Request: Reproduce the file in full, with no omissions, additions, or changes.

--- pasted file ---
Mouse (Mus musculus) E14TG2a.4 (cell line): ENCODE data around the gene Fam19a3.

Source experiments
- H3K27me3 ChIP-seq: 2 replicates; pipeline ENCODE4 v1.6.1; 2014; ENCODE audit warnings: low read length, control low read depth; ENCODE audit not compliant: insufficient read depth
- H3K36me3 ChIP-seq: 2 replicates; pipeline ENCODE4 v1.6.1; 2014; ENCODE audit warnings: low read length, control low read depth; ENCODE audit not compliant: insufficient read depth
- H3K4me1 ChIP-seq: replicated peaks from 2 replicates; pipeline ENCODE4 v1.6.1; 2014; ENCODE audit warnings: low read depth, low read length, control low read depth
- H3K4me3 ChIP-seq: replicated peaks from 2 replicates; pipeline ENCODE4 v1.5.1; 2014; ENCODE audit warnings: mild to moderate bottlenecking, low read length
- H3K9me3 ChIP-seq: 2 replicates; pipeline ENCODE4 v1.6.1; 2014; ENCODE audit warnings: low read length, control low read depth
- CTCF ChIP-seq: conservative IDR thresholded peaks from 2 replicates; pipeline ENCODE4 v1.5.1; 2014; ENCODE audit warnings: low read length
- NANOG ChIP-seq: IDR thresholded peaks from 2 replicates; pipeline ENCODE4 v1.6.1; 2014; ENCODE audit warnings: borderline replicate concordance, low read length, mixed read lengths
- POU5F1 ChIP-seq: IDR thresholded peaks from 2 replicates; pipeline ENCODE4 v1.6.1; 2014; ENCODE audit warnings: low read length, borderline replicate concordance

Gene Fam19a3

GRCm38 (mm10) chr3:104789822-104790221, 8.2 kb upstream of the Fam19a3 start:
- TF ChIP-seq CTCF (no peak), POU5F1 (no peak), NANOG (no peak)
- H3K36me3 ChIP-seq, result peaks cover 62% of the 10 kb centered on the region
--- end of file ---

Mouse (Mus musculus) E14TG2a.4 (cell line): ENCODE data around the gene Fam19a3.

Source experiments
- H3K27me3 ChIP-seq: 2 replicates; pipeline ENCODE4 v1.6.1; 2014; ENCODE audit warnings: low read length, control low read depth; ENCODE audit not compliant: insufficient read depth
- H3K36me3 ChIP-seq: 2 replicates; pipeline ENCODE4 v1.6.1; 2014; ENCODE audit warnings: low read length, control low read depth; ENCODE audit not compliant: insufficient read depth
- H3K4me1 ChIP-seq: replicated peaks from 2 replicates; pipeline ENCODE4 v1.6.1; 2014; ENCODE audit warnings: low read depth, low read length, control low read depth
- H3K4me3 ChIP-seq: replicated peaks from 2 replicates; pipeline ENCODE4 v1.5.1; 2014; ENCODE audit warnings: mild to moderate bottlenecking, low read length
- H3K9me3 ChIP-seq: 2 replicates; pipeline ENCODE4 v1.6.1; 2014; ENCODE audit warnings: low read length, control low read depth
- CTCF ChIP-seq: conservative IDR thresholded peaks from 2 replicates; pipeline ENCODE4 v1.5.1; 2014; ENCODE audit warnings: low read length
- NANOG ChIP-seq: IDR thresholded peaks from 2 replicates; pipeline ENCODE4 v1.6.1; 2014; ENCODE audit warnings: borderline replicate concordance, low read length, mixed read lengths
- POU5F1 ChIP-seq: IDR thresholded peaks from 2 replicates; pipeline ENCODE4 v1.6.1; 2014; ENCODE audit warnings: low read length, borderline replicate concordance

Gene Fam19a3

GRCm38 (mm10) chr3:104789822-104790221, 8.2 kb upstream of the Fam19a3 start:
- TF ChIP-seq CTCF (no peak), POU5F1 (no peak), NANOG (no peak)
- H3K36me3 ChIP-seq, result peaks cover 62% of the 10 kb centered on the region